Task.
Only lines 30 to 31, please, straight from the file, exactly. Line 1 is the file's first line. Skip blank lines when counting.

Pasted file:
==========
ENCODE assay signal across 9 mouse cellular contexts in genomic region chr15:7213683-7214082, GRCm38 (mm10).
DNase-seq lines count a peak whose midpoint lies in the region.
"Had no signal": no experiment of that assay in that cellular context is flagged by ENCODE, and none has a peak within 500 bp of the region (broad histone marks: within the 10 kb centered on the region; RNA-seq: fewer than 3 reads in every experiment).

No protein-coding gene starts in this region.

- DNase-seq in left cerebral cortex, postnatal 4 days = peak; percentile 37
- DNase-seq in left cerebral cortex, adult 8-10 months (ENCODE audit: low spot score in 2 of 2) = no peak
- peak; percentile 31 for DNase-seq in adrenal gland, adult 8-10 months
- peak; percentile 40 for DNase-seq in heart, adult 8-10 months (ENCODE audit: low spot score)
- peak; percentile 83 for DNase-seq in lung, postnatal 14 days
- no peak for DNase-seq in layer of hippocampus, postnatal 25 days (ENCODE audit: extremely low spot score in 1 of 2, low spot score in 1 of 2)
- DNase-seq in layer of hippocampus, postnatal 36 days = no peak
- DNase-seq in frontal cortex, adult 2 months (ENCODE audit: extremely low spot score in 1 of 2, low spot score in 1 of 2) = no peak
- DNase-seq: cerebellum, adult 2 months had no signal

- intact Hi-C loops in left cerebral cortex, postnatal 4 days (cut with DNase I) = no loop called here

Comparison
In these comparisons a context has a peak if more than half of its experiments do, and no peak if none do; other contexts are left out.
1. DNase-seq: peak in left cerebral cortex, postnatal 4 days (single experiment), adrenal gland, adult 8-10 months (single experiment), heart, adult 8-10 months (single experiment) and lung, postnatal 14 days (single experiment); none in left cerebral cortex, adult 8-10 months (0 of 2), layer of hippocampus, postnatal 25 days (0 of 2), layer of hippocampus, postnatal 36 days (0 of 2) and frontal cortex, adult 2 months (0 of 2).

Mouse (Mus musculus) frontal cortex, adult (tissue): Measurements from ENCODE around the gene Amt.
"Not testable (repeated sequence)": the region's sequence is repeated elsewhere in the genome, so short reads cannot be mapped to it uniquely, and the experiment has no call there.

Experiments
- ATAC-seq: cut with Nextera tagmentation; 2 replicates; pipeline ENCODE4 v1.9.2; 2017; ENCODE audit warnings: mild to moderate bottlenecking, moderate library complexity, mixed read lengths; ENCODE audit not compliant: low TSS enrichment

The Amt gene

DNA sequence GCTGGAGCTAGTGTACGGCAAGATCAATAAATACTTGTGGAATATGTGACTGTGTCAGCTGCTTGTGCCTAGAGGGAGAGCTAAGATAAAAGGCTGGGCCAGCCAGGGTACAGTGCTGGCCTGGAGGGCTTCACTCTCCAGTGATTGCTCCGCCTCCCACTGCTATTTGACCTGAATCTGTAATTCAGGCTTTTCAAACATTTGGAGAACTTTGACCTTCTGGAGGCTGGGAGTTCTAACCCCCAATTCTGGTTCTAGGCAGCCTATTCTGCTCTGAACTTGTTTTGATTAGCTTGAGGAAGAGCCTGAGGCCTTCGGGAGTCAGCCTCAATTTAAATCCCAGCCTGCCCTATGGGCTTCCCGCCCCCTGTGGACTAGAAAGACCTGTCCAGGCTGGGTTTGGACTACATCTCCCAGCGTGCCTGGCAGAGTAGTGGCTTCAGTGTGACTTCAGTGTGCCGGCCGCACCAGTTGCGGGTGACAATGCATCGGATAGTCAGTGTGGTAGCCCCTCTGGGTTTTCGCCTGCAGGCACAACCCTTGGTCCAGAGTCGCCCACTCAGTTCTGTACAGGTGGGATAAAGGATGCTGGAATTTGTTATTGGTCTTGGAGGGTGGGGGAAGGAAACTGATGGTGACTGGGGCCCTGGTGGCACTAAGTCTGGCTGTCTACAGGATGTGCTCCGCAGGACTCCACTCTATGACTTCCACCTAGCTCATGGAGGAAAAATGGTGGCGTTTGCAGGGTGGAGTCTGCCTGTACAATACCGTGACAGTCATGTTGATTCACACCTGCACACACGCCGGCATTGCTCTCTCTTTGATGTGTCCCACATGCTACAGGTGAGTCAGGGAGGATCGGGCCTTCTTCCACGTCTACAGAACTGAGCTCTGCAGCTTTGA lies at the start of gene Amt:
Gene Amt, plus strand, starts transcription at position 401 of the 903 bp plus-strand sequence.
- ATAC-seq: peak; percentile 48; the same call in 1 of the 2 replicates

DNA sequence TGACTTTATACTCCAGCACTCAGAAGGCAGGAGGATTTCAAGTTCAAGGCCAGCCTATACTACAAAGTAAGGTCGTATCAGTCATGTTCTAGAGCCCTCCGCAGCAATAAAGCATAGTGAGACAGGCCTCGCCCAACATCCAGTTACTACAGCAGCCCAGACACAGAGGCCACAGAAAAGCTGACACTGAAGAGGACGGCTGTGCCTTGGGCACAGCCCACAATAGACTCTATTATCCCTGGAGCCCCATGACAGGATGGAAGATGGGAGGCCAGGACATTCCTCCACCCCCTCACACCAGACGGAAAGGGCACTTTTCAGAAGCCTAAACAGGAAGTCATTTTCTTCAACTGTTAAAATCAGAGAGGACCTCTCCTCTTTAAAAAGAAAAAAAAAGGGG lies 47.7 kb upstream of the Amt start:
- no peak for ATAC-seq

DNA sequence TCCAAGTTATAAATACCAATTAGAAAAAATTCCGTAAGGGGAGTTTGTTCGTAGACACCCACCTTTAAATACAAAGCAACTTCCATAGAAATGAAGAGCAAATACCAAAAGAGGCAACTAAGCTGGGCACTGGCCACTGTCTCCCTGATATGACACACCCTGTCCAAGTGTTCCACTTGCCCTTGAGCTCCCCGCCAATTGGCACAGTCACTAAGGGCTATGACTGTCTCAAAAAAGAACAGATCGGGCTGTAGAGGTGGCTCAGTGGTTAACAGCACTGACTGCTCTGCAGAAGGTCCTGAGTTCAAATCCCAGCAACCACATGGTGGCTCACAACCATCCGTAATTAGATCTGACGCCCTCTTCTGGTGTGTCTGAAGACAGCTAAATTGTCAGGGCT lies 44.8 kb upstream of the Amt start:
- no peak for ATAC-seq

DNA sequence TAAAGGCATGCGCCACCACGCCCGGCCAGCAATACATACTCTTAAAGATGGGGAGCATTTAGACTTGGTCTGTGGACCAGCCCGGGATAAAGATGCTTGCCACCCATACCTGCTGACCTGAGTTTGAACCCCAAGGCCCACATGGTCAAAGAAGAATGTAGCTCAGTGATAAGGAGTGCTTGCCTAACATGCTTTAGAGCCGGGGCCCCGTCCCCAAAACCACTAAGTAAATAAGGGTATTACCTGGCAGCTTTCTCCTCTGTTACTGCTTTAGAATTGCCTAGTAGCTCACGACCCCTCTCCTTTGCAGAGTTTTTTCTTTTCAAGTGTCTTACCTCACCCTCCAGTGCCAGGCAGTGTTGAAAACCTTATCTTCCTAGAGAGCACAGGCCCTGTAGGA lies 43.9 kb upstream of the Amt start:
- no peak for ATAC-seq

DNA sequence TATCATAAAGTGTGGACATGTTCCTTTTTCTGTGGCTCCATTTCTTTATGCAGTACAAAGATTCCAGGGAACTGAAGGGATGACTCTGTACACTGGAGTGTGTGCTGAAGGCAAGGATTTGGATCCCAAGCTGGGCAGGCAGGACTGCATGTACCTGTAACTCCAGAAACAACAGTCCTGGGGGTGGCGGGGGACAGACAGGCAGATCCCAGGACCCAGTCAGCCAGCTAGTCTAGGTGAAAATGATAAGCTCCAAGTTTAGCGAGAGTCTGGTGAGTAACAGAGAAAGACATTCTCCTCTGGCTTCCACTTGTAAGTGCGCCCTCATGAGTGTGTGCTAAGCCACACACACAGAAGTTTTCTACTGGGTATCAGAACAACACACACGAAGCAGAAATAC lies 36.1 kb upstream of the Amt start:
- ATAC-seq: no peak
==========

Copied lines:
DNA sequence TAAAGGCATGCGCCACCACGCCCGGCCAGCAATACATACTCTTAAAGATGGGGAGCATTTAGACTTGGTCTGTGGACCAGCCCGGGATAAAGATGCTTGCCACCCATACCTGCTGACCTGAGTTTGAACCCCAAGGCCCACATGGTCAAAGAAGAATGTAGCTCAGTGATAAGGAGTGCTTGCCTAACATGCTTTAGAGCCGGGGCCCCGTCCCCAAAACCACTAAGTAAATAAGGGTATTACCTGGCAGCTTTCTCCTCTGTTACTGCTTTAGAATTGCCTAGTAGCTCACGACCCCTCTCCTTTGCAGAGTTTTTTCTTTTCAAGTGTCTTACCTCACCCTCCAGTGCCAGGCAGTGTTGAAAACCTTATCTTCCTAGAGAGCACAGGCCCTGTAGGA lies 43.9 kb upstream of the Amt start:
- no peak for ATAC-seq